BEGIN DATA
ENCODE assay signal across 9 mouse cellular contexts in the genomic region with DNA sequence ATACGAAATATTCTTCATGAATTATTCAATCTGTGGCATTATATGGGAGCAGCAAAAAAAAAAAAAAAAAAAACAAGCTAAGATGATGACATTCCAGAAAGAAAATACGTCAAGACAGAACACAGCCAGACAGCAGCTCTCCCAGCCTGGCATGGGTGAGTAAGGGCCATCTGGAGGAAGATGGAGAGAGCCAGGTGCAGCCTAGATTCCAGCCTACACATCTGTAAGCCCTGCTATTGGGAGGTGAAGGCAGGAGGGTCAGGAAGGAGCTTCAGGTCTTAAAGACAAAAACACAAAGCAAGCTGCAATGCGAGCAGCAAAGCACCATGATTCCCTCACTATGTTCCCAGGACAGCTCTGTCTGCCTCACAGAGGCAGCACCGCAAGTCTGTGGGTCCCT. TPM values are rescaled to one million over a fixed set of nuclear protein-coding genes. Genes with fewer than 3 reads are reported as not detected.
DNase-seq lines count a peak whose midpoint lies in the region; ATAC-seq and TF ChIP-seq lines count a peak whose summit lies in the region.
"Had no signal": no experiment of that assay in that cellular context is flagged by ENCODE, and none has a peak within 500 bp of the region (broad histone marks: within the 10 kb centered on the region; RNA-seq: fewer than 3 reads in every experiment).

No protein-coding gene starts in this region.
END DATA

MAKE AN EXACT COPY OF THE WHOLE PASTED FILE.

ENCODE assay signal across 9 mouse cellular contexts in the genomic region with DNA sequence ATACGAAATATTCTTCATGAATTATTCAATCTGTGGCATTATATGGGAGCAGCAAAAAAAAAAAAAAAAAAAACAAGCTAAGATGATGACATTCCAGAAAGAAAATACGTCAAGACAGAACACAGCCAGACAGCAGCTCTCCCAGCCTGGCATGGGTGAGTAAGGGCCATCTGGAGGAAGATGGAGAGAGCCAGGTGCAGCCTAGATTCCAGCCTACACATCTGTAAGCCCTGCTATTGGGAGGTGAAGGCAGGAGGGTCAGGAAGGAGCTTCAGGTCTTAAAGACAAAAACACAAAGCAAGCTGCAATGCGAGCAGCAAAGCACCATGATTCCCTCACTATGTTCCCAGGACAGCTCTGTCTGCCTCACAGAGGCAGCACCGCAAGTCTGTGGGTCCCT. TPM values are rescaled to one million over a fixed set of nuclear protein-coding genes. Genes with fewer than 3 reads are reported as not detected.
DNase-seq lines count a peak whose midpoint lies in the region; ATAC-seq and TF ChIP-seq lines count a peak whose summit lies in the region.
"Had no signal": no experiment of that assay in that cellular context is flagged by ENCODE, and none has a peak within 500 bp of the region (broad histone marks: within the 10 kb centered on the region; RNA-seq: fewer than 3 reads in every experiment).

No protein-coding gene starts in this region.